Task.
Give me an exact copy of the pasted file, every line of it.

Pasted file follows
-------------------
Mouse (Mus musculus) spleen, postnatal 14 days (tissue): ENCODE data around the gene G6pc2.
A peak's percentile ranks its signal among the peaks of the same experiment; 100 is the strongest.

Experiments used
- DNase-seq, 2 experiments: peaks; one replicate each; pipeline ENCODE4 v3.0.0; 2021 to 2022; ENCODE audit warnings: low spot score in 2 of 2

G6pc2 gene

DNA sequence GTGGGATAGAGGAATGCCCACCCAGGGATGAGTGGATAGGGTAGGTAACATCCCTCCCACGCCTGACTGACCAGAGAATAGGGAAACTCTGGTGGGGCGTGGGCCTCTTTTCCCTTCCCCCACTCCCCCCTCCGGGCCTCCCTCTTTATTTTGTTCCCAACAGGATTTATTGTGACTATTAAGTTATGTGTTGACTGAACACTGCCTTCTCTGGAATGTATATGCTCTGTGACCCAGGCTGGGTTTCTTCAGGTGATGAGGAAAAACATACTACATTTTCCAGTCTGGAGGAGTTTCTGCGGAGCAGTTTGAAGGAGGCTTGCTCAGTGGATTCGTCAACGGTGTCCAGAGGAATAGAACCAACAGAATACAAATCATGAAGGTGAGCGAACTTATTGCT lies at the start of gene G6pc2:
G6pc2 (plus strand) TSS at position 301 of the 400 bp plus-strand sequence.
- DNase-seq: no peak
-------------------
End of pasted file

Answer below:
Mouse (Mus musculus) spleen, postnatal 14 days (tissue): ENCODE data around the gene G6pc2.
A peak's percentile ranks its signal among the peaks of the same experiment; 100 is the strongest.

Experiments used
- DNase-seq, 2 experiments: peaks; one replicate each; pipeline ENCODE4 v3.0.0; 2021 to 2022; ENCODE audit warnings: low spot score in 2 of 2

G6pc2 gene

DNA sequence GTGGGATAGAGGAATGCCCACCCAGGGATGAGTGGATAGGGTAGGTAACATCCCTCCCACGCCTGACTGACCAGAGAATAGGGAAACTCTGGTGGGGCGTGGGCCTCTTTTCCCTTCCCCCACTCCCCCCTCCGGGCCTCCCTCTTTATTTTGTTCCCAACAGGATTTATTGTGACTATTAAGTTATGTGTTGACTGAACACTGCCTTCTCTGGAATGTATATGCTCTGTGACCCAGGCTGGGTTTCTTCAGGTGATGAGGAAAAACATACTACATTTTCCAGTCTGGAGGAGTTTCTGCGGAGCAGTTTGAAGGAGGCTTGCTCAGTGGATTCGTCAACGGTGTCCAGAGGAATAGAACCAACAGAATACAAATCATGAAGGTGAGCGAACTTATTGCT lies at the start of gene G6pc2:
G6pc2 (plus strand) TSS at position 301 of the 400 bp plus-strand sequence.
- DNase-seq: no peak